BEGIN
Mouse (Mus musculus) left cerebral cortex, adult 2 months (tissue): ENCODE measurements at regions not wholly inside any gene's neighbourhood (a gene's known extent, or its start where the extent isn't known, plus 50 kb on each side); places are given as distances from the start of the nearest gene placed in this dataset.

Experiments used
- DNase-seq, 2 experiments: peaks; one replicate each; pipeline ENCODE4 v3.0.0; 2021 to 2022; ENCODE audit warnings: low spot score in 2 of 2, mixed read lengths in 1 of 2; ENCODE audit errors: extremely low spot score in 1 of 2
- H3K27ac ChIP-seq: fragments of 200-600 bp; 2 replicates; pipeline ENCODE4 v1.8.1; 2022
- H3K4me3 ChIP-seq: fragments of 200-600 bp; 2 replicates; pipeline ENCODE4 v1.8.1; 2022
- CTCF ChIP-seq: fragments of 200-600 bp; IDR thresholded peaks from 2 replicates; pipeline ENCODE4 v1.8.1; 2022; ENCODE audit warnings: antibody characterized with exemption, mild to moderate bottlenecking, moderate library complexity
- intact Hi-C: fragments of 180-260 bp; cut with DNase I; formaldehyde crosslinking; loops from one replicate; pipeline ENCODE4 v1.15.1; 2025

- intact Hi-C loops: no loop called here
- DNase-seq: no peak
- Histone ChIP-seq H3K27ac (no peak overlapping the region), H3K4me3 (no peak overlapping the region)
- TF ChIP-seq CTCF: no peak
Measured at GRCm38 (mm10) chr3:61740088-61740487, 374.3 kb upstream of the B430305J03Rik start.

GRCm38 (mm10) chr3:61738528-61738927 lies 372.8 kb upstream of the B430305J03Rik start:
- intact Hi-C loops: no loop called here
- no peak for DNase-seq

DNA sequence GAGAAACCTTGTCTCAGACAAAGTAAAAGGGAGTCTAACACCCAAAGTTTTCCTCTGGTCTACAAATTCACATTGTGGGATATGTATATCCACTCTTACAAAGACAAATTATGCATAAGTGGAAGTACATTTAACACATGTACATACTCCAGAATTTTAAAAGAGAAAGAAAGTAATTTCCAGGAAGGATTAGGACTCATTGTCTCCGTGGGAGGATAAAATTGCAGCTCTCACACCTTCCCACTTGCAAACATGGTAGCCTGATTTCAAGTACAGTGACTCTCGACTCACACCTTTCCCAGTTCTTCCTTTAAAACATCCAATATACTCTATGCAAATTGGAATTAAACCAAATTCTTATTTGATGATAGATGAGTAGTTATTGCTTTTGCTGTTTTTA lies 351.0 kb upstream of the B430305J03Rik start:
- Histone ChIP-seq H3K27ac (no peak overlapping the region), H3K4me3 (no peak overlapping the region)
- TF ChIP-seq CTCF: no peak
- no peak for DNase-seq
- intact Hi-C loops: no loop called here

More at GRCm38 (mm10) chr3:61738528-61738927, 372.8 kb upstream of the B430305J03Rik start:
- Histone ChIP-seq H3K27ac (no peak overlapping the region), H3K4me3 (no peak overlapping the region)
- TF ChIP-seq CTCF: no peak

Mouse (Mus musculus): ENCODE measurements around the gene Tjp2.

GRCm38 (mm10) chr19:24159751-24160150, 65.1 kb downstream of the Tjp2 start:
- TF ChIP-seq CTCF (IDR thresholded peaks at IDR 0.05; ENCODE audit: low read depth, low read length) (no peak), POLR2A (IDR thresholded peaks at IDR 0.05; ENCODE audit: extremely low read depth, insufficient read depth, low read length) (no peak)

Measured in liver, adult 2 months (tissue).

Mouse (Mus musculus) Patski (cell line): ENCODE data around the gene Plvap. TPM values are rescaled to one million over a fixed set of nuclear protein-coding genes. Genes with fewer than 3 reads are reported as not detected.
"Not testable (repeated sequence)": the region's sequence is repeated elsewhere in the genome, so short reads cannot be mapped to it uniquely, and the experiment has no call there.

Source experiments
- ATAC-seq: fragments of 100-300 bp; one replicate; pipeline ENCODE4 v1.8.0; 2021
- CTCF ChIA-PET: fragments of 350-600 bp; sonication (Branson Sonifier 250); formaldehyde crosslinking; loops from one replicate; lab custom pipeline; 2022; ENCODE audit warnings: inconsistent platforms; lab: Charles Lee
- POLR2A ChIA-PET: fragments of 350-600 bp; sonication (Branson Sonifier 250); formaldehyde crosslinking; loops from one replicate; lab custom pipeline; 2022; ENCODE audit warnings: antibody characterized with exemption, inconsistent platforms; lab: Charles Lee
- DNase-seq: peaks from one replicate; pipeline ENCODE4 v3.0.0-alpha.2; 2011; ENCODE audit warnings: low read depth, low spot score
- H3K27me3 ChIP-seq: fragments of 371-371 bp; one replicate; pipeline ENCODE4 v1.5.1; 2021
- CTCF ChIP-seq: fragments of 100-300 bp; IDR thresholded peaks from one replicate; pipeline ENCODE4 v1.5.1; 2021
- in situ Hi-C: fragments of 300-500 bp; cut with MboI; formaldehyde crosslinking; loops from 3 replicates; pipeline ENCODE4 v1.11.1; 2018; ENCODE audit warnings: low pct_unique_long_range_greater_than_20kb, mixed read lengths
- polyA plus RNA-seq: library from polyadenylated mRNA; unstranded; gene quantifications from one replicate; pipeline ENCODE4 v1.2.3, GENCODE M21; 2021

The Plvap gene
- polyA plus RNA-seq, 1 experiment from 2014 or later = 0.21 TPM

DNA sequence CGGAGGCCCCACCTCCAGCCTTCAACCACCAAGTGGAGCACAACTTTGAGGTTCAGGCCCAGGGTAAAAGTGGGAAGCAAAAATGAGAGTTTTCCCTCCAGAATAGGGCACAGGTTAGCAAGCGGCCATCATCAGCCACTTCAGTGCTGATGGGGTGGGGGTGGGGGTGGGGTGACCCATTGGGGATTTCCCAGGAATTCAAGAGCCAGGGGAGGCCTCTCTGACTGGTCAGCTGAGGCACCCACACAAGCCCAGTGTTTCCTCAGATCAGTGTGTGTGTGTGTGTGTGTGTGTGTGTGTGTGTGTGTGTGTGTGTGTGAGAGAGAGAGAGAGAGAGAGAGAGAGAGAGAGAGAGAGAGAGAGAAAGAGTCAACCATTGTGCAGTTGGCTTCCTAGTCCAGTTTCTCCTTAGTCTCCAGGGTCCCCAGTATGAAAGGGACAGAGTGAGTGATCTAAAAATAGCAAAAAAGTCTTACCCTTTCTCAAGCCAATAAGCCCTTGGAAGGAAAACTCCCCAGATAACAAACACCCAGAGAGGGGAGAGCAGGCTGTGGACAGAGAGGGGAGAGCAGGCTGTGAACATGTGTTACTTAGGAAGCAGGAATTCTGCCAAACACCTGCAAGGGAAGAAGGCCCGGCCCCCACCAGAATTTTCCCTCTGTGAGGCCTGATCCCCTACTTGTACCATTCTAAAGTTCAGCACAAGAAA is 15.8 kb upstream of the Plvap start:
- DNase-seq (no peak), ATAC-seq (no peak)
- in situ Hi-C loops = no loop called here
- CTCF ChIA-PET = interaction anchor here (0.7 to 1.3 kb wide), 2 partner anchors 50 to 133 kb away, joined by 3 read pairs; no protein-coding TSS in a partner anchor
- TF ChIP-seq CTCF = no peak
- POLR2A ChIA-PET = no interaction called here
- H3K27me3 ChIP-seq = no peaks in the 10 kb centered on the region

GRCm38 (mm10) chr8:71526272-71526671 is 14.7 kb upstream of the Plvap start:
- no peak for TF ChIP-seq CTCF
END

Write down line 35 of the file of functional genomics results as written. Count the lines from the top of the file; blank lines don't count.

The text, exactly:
- H3K27me3 ChIP-seq: fragments of 371-371 bp; one replicate; pipeline ENCODE4 v1.5.1; 2021